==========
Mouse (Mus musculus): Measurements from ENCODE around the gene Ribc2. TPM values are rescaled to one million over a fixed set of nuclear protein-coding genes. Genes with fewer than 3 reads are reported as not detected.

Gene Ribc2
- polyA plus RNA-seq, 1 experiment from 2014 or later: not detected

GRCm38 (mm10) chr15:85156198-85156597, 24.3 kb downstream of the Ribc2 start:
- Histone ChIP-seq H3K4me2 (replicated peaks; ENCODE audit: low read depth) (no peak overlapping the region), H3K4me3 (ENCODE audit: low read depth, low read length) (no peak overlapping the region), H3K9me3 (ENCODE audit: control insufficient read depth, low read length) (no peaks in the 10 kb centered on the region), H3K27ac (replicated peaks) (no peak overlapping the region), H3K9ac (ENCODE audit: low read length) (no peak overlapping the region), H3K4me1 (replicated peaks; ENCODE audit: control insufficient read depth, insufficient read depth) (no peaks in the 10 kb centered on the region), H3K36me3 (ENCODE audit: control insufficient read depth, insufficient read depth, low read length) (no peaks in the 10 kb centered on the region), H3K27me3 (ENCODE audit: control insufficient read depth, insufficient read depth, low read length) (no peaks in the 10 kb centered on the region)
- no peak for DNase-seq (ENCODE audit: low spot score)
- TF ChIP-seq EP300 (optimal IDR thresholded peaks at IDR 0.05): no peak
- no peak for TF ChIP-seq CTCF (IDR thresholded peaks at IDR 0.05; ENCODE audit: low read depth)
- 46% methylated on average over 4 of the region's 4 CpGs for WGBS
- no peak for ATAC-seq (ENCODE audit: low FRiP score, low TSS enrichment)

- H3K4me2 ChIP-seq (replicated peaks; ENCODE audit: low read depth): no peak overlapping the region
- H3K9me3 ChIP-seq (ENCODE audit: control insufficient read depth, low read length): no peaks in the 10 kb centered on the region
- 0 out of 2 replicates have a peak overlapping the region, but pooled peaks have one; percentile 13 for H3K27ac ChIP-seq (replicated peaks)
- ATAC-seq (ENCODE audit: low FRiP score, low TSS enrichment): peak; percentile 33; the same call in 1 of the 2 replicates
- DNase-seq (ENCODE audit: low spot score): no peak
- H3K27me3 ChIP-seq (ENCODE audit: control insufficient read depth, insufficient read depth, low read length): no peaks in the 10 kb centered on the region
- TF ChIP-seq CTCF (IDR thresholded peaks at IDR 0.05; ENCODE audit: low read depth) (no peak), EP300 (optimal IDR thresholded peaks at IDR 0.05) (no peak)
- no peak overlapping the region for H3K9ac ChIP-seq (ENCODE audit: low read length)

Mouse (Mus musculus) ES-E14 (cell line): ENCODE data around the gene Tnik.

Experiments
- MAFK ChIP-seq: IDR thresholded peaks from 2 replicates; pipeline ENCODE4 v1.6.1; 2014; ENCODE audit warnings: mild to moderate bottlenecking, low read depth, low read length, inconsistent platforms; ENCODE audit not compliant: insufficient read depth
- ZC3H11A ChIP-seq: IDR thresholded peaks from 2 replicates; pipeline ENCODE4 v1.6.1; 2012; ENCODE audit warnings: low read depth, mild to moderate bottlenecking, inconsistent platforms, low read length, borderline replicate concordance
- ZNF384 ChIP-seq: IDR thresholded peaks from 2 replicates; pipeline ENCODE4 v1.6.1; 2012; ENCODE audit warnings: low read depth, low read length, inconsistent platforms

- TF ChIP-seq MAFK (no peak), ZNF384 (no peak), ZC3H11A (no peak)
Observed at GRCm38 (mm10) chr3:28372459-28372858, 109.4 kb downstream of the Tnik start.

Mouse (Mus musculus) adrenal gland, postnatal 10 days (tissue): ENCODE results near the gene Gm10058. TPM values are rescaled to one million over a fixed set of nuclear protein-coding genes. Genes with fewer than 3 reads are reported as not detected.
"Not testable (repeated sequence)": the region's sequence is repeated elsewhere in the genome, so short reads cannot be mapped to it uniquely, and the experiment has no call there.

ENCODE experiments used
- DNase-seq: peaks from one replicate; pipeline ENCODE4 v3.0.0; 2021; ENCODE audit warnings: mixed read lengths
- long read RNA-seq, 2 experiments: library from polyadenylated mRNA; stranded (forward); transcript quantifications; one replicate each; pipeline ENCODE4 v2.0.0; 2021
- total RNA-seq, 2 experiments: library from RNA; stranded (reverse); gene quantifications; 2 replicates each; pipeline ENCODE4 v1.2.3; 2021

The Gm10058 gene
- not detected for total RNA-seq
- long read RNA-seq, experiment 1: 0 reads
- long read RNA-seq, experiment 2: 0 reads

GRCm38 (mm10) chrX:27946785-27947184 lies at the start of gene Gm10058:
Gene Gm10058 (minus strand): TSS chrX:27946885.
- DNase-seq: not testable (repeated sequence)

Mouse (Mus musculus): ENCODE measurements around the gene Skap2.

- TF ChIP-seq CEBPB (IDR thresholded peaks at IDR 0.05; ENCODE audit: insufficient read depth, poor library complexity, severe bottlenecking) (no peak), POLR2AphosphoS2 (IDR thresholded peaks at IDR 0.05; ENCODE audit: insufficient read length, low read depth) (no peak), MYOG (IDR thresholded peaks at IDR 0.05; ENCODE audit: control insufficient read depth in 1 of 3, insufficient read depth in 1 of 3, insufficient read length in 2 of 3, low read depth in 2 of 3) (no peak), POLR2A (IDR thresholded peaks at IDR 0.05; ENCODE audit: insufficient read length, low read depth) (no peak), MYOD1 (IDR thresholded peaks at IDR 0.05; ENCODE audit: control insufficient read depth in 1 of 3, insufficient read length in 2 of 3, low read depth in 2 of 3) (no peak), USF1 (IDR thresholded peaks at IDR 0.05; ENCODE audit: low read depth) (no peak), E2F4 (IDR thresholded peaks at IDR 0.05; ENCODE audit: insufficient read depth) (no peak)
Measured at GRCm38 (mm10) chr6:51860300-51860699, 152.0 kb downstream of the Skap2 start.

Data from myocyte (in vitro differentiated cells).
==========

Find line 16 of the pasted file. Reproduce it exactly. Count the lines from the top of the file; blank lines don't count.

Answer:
- H3K27me3 ChIP-seq (ENCODE audit: control insufficient read depth, insufficient read depth, low read length): no peaks in the 10 kb centered on the region